HTML - The Basics

Linking Pages and Link Appearances

What makes HTML web pages useful is the ability to link one page to another. These pages may be at different locations, or locally in the web author's machine. The workhorse of most links is the <A></A> tag pair.

The links rely on filenames of files in the working directory. There are two main types of links, relative URL's and absolute URL's. An URL is a shorthand name for "Uniform Resource Locators". They can be thought of as being types of webpage addresses which guide the browser to the page you want your link to point to.

The Relative URL

This type of URL is most often used when refering to a document on one machine. On this machine are many files which you want to link to, however, they could be in many different directories. We first look at a link which is located in the same directory as the refering page. The refering page has the link to the file you want to see.

<A HREF="index.html">Index</A> This is the index page.
<A HREF="001.htm">Page 001</A> This is page 001.
Index This is the index page.
Page 001 This is page 001.

When creating links to another page, the HREF=" " is crucial to tell the browser that it is supposed to go in search of the file within the double quotes. After the angled bracket, the name of the link chosen by the author is given, then the tag is closed. Further comments can be added after the link to clarify things.

File in a subdirectory

When the file is in a subdirectory, we need to direct the browser into it to search for the filename you have given in the link.

<A HREF="new/mypage.htm">My Page</A> This is my page in the new directory.
<A HREF="001.htm">Page 001</A> This is page 001.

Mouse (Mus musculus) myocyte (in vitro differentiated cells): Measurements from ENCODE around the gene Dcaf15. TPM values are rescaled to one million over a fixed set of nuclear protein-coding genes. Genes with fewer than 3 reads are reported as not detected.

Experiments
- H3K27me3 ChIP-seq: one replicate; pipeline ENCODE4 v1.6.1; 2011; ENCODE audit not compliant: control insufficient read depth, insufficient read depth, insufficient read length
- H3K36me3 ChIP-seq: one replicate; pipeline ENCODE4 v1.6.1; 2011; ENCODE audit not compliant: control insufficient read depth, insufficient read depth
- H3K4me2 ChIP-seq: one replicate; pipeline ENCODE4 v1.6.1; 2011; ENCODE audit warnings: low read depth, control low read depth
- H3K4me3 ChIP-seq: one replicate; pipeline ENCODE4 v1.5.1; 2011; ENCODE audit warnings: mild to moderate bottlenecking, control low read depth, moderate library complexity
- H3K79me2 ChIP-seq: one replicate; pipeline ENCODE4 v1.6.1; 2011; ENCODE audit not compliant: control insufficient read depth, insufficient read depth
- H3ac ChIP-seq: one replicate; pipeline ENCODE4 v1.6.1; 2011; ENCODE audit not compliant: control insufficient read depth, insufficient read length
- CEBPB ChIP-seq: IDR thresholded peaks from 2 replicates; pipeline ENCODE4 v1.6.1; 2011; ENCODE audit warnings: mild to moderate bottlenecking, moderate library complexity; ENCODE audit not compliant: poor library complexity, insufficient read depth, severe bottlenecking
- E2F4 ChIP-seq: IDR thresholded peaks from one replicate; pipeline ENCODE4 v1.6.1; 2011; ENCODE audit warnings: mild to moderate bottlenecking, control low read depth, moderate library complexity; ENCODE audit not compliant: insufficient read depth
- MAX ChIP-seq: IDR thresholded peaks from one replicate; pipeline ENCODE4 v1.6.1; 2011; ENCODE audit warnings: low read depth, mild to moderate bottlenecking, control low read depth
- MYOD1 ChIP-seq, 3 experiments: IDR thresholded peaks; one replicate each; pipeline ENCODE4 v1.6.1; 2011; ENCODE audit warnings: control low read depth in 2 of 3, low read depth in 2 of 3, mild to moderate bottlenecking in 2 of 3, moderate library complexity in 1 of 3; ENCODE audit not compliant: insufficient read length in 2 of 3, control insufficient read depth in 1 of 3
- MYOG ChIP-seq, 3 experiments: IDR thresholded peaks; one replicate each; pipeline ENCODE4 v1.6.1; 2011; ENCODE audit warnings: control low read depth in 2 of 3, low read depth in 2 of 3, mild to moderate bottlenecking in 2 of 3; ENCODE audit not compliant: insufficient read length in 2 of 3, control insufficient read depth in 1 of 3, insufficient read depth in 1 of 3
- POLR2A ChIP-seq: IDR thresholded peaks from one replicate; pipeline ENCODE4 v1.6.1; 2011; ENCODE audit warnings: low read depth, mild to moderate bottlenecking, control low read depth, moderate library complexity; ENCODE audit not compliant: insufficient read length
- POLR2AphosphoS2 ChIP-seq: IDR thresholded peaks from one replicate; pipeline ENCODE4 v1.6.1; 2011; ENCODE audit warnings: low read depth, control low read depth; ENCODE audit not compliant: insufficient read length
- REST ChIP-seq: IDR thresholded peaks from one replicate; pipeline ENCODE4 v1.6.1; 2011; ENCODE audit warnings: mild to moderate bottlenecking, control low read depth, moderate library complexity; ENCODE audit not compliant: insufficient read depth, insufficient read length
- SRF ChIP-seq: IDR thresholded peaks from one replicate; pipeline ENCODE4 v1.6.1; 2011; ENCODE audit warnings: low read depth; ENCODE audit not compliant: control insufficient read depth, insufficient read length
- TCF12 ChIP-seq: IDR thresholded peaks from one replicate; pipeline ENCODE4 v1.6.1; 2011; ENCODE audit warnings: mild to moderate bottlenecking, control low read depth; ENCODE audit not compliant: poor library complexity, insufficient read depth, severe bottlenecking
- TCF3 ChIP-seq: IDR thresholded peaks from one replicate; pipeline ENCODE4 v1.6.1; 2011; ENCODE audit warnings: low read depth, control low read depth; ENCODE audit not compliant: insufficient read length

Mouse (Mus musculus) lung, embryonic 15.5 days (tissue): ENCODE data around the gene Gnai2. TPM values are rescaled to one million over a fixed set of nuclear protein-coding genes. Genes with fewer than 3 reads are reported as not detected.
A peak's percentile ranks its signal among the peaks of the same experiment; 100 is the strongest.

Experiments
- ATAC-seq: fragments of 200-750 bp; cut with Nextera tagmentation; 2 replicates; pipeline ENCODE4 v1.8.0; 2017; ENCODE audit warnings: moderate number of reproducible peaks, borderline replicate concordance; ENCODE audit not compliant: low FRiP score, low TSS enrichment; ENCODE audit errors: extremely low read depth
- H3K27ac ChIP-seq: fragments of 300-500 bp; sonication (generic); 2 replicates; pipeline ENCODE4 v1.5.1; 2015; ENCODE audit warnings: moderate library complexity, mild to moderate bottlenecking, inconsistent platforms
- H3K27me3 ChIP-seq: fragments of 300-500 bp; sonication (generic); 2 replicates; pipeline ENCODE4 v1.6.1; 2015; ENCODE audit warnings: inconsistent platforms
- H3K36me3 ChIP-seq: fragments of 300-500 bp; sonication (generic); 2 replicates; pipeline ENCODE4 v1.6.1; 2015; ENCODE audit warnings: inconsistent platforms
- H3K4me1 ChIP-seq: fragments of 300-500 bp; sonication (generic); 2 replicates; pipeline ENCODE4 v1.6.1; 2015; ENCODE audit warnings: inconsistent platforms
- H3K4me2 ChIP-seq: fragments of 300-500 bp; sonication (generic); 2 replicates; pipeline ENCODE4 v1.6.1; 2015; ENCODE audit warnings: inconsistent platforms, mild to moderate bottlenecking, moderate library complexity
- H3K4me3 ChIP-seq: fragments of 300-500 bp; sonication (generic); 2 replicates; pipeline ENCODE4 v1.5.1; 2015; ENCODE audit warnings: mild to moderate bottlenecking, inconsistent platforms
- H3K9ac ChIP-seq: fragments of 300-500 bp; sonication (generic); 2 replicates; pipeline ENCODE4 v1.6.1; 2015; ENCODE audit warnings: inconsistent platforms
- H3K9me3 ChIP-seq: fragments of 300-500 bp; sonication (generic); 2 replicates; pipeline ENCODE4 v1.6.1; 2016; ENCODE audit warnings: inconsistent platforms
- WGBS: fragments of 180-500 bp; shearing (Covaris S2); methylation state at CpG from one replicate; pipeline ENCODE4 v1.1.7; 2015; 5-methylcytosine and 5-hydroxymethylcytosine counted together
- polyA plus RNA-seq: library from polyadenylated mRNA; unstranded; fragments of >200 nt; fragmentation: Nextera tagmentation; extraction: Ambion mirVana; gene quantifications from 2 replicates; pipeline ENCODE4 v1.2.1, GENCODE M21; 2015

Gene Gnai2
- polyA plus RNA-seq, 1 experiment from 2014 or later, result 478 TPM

My Page This is my page the new directory.
Page 001 This is page 001.

This shows that 'new' is a directory name in the local working directory, with the file 'mypage.htm' residing in the 'new' directory. Take note of the forward slash "/". Click on the My Page link, and it will tell you about linking from a nested directory to its parent directory.

Files not locally held - Absolute URLs

When files are not locally held, you can to access them by using an absolute URL. This type of link contains the site name and/or subdirectories in which the page you wish to see is located. The beginning of the URL contains http:// string of characters. This is shorthand for 'HyperText Transfer Protocol' - a set of instructions which the browser makes to gain access to the page you're interested in.

<A HREF="">

Iceland Review</A> Daily News From Iceland
Iceland Review Daily News From Iceland

Link Appearance

The colour of the links can be predefined within the BODY tag as follows

LINK="#FF0000" ALINK="#00FF00" VLINK="#0000FF">
<A HREF="000.htm">
Unvisited Page Link</A> :
<A HREF="index.html">Visited Page Link</A> :
Text colour.
Unvisited Page Link : Visited Page Link : Text colour.

The background colour BGCOLOR is white (#FFFFFF).
The text colour TEXT is black (#000000).
The unvisited link color LINK is red (#FF0000).
The active link color ALINK is green (#00FF00).
The visited link color VLINK is blue (#0000FF).

Once the link colours are defined in the BODY tag, it cannot be changed elsewhere in the body of the current document. So, its a waste of effort trying to change the link color using the FONT tag. To see the active link, you can place the cursor over one of the links in this page, and then hold down the left button on your mouse on the link itself.

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